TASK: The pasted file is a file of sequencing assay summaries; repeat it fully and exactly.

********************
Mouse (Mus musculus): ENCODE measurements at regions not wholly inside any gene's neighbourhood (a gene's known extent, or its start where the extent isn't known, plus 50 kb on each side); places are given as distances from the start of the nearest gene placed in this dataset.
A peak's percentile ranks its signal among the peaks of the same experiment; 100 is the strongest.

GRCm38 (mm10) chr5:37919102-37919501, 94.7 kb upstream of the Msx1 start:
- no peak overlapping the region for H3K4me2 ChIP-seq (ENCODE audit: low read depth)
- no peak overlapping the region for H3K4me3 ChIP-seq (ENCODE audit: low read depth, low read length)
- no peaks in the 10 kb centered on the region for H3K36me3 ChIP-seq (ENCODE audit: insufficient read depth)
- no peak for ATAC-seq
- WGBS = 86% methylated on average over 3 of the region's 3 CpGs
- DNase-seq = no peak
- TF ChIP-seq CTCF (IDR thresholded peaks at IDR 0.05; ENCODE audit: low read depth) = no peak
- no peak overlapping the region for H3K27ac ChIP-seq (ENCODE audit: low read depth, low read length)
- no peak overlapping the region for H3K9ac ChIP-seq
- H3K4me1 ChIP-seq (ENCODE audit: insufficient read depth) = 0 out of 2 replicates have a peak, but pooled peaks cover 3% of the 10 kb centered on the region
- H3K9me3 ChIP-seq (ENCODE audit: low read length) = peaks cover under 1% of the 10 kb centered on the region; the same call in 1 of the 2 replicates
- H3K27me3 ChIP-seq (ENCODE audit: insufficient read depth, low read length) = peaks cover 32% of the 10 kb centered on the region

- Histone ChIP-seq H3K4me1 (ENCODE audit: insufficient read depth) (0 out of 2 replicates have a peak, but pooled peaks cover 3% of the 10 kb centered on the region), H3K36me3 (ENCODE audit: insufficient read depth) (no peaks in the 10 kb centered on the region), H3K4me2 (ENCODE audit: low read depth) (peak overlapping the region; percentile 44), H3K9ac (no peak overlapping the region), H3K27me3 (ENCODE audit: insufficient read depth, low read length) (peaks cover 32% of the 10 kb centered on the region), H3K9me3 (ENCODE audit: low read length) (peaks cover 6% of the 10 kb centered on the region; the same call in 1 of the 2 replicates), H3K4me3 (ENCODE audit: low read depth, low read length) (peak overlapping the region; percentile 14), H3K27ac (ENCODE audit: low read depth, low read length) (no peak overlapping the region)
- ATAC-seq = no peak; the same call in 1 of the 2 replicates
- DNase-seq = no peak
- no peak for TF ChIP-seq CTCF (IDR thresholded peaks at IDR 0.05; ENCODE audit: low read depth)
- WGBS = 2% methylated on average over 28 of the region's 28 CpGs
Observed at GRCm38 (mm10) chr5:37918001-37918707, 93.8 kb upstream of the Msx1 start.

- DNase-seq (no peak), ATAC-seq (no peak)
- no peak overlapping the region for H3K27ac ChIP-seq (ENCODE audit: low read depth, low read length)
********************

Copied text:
Mouse (Mus musculus): ENCODE measurements at regions not wholly inside any gene's neighbourhood (a gene's known extent, or its start where the extent isn't known, plus 50 kb on each side); places are given as distances from the start of the nearest gene placed in this dataset.
A peak's percentile ranks its signal among the peaks of the same experiment; 100 is the strongest.

GRCm38 (mm10) chr5:37919102-37919501, 94.7 kb upstream of the Msx1 start:
- no peak overlapping the region for H3K4me2 ChIP-seq (ENCODE audit: low read depth)
- no peak overlapping the region for H3K4me3 ChIP-seq (ENCODE audit: low read depth, low read length)
- no peaks in the 10 kb centered on the region for H3K36me3 ChIP-seq (ENCODE audit: insufficient read depth)
- no peak for ATAC-seq
- WGBS = 86% methylated on average over 3 of the region's 3 CpGs
- DNase-seq = no peak
- TF ChIP-seq CTCF (IDR thresholded peaks at IDR 0.05; ENCODE audit: low read depth) = no peak
- no peak overlapping the region for H3K27ac ChIP-seq (ENCODE audit: low read depth, low read length)
- no peak overlapping the region for H3K9ac ChIP-seq
- H3K4me1 ChIP-seq (ENCODE audit: insufficient read depth) = 0 out of 2 replicates have a peak, but pooled peaks cover 3% of the 10 kb centered on the region
- H3K9me3 ChIP-seq (ENCODE audit: low read length) = peaks cover under 1% of the 10 kb centered on the region; the same call in 1 of the 2 replicates
- H3K27me3 ChIP-seq (ENCODE audit: insufficient read depth, low read length) = peaks cover 32% of the 10 kb centered on the region

- Histone ChIP-seq H3K4me1 (ENCODE audit: insufficient read depth) (0 out of 2 replicates have a peak, but pooled peaks cover 3% of the 10 kb centered on the region), H3K36me3 (ENCODE audit: insufficient read depth) (no peaks in the 10 kb centered on the region), H3K4me2 (ENCODE audit: low read depth) (peak overlapping the region; percentile 44), H3K9ac (no peak overlapping the region), H3K27me3 (ENCODE audit: insufficient read depth, low read length) (peaks cover 32% of the 10 kb centered on the region), H3K9me3 (ENCODE audit: low read length) (peaks cover 6% of the 10 kb centered on the region; the same call in 1 of the 2 replicates), H3K4me3 (ENCODE audit: low read depth, low read length) (peak overlapping the region; percentile 14), H3K27ac (ENCODE audit: low read depth, low read length) (no peak overlapping the region)
- ATAC-seq = no peak; the same call in 1 of the 2 replicates
- DNase-seq = no peak
- no peak for TF ChIP-seq CTCF (IDR thresholded peaks at IDR 0.05; ENCODE audit: low read depth)
- WGBS = 2% methylated on average over 28 of the region's 28 CpGs
Observed at GRCm38 (mm10) chr5:37918001-37918707, 93.8 kb upstream of the Msx1 start.

- DNase-seq (no peak), ATAC-seq (no peak)
- no peak overlapping the region for H3K27ac ChIP-seq (ENCODE audit: low read depth, low read length)